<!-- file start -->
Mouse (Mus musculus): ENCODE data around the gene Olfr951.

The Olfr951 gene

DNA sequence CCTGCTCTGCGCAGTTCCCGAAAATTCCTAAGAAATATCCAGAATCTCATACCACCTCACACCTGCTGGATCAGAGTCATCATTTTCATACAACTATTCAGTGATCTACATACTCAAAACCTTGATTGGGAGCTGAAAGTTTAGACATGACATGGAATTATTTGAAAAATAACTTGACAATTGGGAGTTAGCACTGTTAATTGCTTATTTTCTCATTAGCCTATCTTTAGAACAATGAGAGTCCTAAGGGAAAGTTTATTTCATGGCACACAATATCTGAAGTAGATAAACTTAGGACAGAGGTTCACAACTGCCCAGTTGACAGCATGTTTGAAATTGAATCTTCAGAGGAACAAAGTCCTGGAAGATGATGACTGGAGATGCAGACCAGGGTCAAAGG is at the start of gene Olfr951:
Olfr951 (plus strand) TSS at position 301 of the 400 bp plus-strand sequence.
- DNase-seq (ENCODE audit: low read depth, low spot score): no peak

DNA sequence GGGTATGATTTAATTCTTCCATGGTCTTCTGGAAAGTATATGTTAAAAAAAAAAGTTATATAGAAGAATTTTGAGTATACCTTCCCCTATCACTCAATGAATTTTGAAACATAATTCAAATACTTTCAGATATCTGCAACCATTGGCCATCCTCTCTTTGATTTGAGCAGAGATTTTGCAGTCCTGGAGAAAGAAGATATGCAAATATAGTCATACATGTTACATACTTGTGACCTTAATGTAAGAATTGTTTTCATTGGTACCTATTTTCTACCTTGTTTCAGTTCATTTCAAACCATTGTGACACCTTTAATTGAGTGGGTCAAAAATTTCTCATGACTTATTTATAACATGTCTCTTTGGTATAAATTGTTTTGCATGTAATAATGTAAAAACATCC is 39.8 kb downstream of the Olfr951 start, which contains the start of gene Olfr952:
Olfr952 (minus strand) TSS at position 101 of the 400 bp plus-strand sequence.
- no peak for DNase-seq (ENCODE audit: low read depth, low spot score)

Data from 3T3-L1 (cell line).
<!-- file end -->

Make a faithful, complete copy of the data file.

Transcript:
Mouse (Mus musculus): ENCODE data around the gene Olfr951.

The Olfr951 gene

DNA sequence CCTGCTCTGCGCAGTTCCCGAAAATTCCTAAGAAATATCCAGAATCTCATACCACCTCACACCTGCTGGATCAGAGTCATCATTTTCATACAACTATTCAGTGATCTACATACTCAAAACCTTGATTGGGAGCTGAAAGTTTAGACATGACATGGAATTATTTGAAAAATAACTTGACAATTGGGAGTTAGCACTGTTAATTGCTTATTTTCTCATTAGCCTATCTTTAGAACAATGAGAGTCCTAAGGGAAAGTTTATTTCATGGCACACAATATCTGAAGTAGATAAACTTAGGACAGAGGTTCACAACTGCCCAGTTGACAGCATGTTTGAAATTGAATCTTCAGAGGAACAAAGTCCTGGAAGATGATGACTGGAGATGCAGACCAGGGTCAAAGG is at the start of gene Olfr951:
Olfr951 (plus strand) TSS at position 301 of the 400 bp plus-strand sequence.
- DNase-seq (ENCODE audit: low read depth, low spot score): no peak

DNA sequence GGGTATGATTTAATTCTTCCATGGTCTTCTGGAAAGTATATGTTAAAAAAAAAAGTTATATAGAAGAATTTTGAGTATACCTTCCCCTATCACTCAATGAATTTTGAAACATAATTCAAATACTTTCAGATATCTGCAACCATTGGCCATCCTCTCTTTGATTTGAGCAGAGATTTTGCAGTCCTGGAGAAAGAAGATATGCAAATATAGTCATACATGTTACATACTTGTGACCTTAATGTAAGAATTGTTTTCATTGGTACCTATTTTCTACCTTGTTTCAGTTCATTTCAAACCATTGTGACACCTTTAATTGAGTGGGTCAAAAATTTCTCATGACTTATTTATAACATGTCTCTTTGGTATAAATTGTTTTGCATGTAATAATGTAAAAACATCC is 39.8 kb downstream of the Olfr951 start, which contains the start of gene Olfr952:
Olfr952 (minus strand) TSS at position 101 of the 400 bp plus-strand sequence.
- no peak for DNase-seq (ENCODE audit: low read depth, low spot score)

Data from 3T3-L1 (cell line).